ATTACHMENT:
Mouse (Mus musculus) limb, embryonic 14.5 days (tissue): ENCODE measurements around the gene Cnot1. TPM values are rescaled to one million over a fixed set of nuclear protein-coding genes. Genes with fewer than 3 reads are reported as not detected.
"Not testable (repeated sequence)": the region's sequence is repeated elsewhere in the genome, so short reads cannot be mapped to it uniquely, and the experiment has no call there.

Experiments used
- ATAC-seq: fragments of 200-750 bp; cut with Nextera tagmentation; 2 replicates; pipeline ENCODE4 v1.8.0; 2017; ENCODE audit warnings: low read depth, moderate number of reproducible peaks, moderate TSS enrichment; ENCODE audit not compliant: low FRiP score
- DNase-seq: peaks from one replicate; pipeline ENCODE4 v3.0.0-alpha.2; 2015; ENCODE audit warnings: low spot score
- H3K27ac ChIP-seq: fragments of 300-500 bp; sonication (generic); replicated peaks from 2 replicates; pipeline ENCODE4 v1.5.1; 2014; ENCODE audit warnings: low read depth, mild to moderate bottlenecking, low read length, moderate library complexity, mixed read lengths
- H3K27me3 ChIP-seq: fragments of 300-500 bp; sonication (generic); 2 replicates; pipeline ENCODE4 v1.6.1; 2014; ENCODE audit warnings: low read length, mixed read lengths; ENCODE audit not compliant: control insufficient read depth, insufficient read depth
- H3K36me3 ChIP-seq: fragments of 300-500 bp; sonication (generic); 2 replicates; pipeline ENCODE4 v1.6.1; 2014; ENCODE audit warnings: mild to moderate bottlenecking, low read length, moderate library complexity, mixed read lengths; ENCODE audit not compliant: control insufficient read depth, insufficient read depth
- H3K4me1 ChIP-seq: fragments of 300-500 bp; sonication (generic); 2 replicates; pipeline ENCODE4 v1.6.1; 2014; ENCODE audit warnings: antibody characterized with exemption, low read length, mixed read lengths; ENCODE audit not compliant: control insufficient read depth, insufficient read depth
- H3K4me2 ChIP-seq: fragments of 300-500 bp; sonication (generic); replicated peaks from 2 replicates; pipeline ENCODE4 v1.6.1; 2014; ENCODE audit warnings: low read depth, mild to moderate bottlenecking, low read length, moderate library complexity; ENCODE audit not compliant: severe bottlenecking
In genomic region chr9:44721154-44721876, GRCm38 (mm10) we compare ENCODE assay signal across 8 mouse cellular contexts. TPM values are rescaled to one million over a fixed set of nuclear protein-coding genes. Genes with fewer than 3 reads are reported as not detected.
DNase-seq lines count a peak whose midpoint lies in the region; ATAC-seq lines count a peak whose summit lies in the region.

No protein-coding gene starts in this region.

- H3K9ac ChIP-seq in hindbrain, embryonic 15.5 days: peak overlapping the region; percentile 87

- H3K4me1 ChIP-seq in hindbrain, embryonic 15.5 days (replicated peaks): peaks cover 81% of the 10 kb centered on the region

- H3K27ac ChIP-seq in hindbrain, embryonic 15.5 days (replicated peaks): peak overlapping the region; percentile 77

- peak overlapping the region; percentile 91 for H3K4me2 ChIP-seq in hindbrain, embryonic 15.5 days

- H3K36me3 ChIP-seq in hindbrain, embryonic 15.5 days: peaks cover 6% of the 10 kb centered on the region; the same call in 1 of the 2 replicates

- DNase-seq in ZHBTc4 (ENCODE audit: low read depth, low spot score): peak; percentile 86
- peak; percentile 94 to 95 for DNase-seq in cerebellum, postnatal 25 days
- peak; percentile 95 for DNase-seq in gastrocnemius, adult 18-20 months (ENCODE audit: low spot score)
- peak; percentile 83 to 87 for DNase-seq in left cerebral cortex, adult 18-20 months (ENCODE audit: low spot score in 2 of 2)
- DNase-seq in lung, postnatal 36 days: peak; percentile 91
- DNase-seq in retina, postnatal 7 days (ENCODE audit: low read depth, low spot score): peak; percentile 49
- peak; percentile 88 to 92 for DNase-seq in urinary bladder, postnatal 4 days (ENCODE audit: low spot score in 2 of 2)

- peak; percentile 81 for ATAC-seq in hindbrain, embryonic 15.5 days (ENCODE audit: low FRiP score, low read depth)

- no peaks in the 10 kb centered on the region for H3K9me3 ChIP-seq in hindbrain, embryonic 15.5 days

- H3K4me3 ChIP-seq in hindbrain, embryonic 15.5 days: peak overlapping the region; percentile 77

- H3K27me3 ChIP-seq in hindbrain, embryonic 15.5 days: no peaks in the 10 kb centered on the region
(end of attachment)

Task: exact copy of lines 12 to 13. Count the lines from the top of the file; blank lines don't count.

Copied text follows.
DNase-seq lines count a peak whose midpoint lies in the region; ATAC-seq lines count a peak whose summit lies in the region.

No protein-coding gene starts in this region.